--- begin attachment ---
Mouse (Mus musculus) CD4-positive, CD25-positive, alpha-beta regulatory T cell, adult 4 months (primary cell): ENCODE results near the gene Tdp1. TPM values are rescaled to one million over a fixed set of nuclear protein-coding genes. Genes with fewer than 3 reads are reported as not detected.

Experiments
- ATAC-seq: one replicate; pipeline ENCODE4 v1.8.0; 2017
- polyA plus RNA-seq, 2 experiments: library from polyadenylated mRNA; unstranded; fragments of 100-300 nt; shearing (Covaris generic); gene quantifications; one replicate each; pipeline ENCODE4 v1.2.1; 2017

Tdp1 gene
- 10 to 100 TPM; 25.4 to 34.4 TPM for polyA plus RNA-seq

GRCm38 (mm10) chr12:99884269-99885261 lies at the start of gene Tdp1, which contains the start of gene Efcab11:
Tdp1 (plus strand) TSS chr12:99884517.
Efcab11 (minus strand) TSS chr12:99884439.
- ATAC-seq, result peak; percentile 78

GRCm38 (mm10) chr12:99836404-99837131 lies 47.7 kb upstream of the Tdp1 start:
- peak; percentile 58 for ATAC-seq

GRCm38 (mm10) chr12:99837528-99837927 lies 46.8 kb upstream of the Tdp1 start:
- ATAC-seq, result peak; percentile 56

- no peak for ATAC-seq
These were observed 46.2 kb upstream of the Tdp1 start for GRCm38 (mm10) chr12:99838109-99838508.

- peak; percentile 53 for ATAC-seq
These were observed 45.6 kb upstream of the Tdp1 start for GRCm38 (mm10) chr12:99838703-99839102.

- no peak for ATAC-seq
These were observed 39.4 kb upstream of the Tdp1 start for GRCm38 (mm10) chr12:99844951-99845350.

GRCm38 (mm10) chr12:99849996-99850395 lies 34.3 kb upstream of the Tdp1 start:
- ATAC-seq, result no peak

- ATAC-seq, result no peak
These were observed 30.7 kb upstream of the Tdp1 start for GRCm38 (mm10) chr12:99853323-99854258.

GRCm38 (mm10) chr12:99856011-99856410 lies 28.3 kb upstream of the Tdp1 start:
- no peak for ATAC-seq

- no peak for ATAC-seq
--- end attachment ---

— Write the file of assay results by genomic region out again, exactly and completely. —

Mouse (Mus musculus) CD4-positive, CD25-positive, alpha-beta regulatory T cell, adult 4 months (primary cell): ENCODE results near the gene Tdp1. TPM values are rescaled to one million over a fixed set of nuclear protein-coding genes. Genes with fewer than 3 reads are reported as not detected.

Experiments
- ATAC-seq: one replicate; pipeline ENCODE4 v1.8.0; 2017
- polyA plus RNA-seq, 2 experiments: library from polyadenylated mRNA; unstranded; fragments of 100-300 nt; shearing (Covaris generic); gene quantifications; one replicate each; pipeline ENCODE4 v1.2.1; 2017

Tdp1 gene
- 10 to 100 TPM; 25.4 to 34.4 TPM for polyA plus RNA-seq

GRCm38 (mm10) chr12:99884269-99885261 lies at the start of gene Tdp1, which contains the start of gene Efcab11:
Tdp1 (plus strand) TSS chr12:99884517.
Efcab11 (minus strand) TSS chr12:99884439.
- ATAC-seq, result peak; percentile 78

GRCm38 (mm10) chr12:99836404-99837131 lies 47.7 kb upstream of the Tdp1 start:
- peak; percentile 58 for ATAC-seq

GRCm38 (mm10) chr12:99837528-99837927 lies 46.8 kb upstream of the Tdp1 start:
- ATAC-seq, result peak; percentile 56

- no peak for ATAC-seq
These were observed 46.2 kb upstream of the Tdp1 start for GRCm38 (mm10) chr12:99838109-99838508.

- peak; percentile 53 for ATAC-seq
These were observed 45.6 kb upstream of the Tdp1 start for GRCm38 (mm10) chr12:99838703-99839102.

- no peak for ATAC-seq
These were observed 39.4 kb upstream of the Tdp1 start for GRCm38 (mm10) chr12:99844951-99845350.

GRCm38 (mm10) chr12:99849996-99850395 lies 34.3 kb upstream of the Tdp1 start:
- ATAC-seq, result no peak

- ATAC-seq, result no peak
These were observed 30.7 kb upstream of the Tdp1 start for GRCm38 (mm10) chr12:99853323-99854258.

GRCm38 (mm10) chr12:99856011-99856410 lies 28.3 kb upstream of the Tdp1 start:
- no peak for ATAC-seq

- no peak for ATAC-seq